We’re hopeful that … our commitment will mean something.’
AN INTERIOR DEPARTMENT assessment of the suitability of ocean waters between Block Island (seen above) and Martha's Vineyard for the development of wind energy has been made available for public comment. After the commenting period, the department will be ready to solicit bids for leases to build wind energy farms on a large scale.
The spinning blades of wind farms off the coast of Rhode Island and Massachusetts came one step closer to reality July 2, when the U.S. Department of the Interior’s Bureau of Ocean Energy Management completed its preliminary environmental assessment of a loosely designated area for potential wind-farm development, located in federal waters about 18 miles southeast of Block Island.
The so-called Area of Mutual Interest is the possible home of Providence-based Deepwater Wind’s proposed 1,000 MW wind farm. But there is no guarantee Deepwater will be named as the company to construct a wind farm on the site.
BOEM still must determine if a Finding of No Significant Impact is appropriate or if more investigation is warranted. If the assessment is finalized after a 30-day public-comment period, the bureau can award a lease for the area.
“There will be a lease sale, an auction,” said bureau Director Tommy Beaudreau at a public-information session held in Narragansett on July 16. “After that it’s still a long process of environmental study, evaluating the potential impacts on the environment, marine life and other interests, as well as trying to develop a construction and operation plan that, if constructed, would produce significant energy.”
The federal process is a four-stage approval: planning and analysis; lease issuance, site-assessment plan approval; and approval of construction and operation.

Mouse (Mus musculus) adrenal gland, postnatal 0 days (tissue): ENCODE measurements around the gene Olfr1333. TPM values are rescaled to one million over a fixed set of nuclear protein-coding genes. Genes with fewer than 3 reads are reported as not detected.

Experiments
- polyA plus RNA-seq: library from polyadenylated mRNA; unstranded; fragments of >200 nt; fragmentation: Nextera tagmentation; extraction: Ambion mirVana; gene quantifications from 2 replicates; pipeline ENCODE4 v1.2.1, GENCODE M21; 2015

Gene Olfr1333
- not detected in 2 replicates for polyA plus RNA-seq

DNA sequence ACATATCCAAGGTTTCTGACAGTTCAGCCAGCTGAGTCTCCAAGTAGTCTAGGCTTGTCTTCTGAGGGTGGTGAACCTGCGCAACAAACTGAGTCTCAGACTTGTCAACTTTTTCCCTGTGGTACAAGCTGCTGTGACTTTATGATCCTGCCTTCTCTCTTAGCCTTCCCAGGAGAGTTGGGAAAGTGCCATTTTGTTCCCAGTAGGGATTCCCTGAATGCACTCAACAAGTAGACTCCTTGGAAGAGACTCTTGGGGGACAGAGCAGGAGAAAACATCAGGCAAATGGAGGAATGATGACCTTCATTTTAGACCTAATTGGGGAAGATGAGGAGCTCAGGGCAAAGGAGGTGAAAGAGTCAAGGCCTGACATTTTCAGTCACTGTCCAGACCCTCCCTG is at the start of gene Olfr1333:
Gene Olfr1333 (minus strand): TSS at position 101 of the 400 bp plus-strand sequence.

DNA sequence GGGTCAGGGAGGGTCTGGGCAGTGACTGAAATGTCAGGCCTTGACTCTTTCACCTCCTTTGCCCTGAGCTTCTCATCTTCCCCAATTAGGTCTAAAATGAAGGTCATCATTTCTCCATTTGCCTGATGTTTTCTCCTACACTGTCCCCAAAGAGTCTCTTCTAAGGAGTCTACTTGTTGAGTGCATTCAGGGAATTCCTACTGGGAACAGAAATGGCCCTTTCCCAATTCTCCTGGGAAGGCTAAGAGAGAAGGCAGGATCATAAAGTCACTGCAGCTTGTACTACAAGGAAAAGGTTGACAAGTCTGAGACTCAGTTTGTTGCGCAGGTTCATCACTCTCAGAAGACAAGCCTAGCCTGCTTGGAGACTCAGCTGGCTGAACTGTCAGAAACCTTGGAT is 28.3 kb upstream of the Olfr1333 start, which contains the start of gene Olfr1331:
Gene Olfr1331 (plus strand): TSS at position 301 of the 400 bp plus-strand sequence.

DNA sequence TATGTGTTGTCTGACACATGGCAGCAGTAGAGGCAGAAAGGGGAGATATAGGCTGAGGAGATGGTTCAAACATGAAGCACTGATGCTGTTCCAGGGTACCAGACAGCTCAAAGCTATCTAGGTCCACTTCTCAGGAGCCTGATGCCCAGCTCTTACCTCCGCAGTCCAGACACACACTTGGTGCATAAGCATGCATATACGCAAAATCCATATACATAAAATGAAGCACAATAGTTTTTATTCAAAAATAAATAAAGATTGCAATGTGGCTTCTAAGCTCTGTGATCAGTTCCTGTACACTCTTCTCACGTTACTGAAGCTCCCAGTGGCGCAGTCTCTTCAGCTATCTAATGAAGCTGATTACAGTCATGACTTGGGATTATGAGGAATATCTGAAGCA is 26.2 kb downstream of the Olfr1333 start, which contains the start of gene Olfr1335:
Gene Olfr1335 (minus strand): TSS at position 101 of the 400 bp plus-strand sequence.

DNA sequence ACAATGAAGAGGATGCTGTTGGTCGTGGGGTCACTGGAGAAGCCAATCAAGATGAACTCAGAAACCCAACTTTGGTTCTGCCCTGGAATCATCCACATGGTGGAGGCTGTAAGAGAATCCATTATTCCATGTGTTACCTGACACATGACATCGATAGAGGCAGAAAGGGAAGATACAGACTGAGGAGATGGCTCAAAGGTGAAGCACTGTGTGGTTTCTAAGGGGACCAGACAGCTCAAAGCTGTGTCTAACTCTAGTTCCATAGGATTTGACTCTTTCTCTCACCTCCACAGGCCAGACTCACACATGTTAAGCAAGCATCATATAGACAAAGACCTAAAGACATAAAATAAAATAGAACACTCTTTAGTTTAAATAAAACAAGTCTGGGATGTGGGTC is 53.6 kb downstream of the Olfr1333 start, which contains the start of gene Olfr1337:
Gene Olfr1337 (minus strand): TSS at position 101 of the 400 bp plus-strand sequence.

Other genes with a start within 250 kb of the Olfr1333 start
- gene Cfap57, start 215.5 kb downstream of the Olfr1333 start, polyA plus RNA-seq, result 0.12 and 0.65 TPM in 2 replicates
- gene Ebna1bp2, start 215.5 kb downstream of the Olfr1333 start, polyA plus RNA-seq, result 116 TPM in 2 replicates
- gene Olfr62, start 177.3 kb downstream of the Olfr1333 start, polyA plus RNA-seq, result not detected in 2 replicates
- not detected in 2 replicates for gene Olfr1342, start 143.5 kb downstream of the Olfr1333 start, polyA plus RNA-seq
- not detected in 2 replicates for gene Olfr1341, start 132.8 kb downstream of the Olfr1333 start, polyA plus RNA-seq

The current first stage identifies areas to be considered for wind-energy-project leases. Once the first phase is complete, the area will be subject to an auction, where companies will compete for leases granting them permission to evaluate the underwater characteristics and submit a plan for construction.
Beaudreau estimated an advertisement for the lease sale could be published as early as September. The lease sale, or auction, will require a minimum bid that has yet to be identified. “Other considerations include the factoring in of financing, the relationship of the bidder with the state and power-purchase agreements,” Beaudreau said.
The lease will permit the collection of data at the project site that is necessary for submitting permit applications to construct a wind farm. Then, those permit applications will be subject to another round of environmental assessment and public comment.
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U.S. Department of the Interior’s Bureau of Ocean Energy Management,
Deepwater Wind¸ Cape Wind Associates of Boston,